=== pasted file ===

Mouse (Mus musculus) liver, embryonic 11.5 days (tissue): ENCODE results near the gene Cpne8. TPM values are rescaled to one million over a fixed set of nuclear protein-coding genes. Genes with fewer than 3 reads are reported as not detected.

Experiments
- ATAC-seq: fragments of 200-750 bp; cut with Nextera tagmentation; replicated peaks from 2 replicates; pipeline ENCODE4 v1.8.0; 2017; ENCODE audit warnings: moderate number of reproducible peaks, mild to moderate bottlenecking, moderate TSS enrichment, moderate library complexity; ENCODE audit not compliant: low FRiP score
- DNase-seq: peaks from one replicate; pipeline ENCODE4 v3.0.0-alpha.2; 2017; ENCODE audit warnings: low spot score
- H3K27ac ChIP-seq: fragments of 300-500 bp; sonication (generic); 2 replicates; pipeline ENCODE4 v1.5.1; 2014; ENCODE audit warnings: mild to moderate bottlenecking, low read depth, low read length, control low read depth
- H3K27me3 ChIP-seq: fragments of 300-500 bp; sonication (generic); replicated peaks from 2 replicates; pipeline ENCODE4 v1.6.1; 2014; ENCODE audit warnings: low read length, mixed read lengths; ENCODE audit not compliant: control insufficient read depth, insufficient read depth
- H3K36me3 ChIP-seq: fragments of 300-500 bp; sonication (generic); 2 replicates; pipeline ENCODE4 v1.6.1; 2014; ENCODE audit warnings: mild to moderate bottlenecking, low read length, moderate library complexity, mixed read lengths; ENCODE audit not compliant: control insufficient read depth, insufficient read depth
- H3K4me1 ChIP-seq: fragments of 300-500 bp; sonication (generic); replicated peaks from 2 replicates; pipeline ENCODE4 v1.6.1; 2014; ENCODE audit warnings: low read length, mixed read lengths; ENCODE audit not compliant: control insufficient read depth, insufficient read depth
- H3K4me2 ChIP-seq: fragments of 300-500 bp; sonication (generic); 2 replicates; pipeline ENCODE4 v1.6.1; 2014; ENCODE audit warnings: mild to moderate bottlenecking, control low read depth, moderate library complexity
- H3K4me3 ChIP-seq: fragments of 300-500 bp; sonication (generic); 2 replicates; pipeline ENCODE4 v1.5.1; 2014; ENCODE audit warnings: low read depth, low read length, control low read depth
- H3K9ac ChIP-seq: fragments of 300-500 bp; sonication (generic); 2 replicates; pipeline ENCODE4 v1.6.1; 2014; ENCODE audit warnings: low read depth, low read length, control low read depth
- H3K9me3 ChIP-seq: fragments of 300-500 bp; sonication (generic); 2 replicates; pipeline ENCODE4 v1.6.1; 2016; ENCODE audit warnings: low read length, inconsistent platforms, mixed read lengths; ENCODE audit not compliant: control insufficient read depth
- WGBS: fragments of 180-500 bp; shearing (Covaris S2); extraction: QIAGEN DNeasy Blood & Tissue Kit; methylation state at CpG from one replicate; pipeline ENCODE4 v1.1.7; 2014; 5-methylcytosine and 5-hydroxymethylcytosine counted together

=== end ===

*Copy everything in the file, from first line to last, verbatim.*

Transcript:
Mouse (Mus musculus) liver, embryonic 11.5 days (tissue): ENCODE results near the gene Cpne8. TPM values are rescaled to one million over a fixed set of nuclear protein-coding genes. Genes with fewer than 3 reads are reported as not detected.

Experiments
- ATAC-seq: fragments of 200-750 bp; cut with Nextera tagmentation; replicated peaks from 2 replicates; pipeline ENCODE4 v1.8.0; 2017; ENCODE audit warnings: moderate number of reproducible peaks, mild to moderate bottlenecking, moderate TSS enrichment, moderate library complexity; ENCODE audit not compliant: low FRiP score
- DNase-seq: peaks from one replicate; pipeline ENCODE4 v3.0.0-alpha.2; 2017; ENCODE audit warnings: low spot score
- H3K27ac ChIP-seq: fragments of 300-500 bp; sonication (generic); 2 replicates; pipeline ENCODE4 v1.5.1; 2014; ENCODE audit warnings: mild to moderate bottlenecking, low read depth, low read length, control low read depth
- H3K27me3 ChIP-seq: fragments of 300-500 bp; sonication (generic); replicated peaks from 2 replicates; pipeline ENCODE4 v1.6.1; 2014; ENCODE audit warnings: low read length, mixed read lengths; ENCODE audit not compliant: control insufficient read depth, insufficient read depth
- H3K36me3 ChIP-seq: fragments of 300-500 bp; sonication (generic); 2 replicates; pipeline ENCODE4 v1.6.1; 2014; ENCODE audit warnings: mild to moderate bottlenecking, low read length, moderate library complexity, mixed read lengths; ENCODE audit not compliant: control insufficient read depth, insufficient read depth
- H3K4me1 ChIP-seq: fragments of 300-500 bp; sonication (generic); replicated peaks from 2 replicates; pipeline ENCODE4 v1.6.1; 2014; ENCODE audit warnings: low read length, mixed read lengths; ENCODE audit not compliant: control insufficient read depth, insufficient read depth
- H3K4me2 ChIP-seq: fragments of 300-500 bp; sonication (generic); 2 replicates; pipeline ENCODE4 v1.6.1; 2014; ENCODE audit warnings: mild to moderate bottlenecking, control low read depth, moderate library complexity
- H3K4me3 ChIP-seq: fragments of 300-500 bp; sonication (generic); 2 replicates; pipeline ENCODE4 v1.5.1; 2014; ENCODE audit warnings: low read depth, low read length, control low read depth
- H3K9ac ChIP-seq: fragments of 300-500 bp; sonication (generic); 2 replicates; pipeline ENCODE4 v1.6.1; 2014; ENCODE audit warnings: low read depth, low read length, control low read depth
- H3K9me3 ChIP-seq: fragments of 300-500 bp; sonication (generic); 2 replicates; pipeline ENCODE4 v1.6.1; 2016; ENCODE audit warnings: low read length, inconsistent platforms, mixed read lengths; ENCODE audit not compliant: control insufficient read depth
- WGBS: fragments of 180-500 bp; shearing (Covaris S2); extraction: QIAGEN DNeasy Blood & Tissue Kit; methylation state at CpG from one replicate; pipeline ENCODE4 v1.1.7; 2014; 5-methylcytosine and 5-hydroxymethylcytosine counted together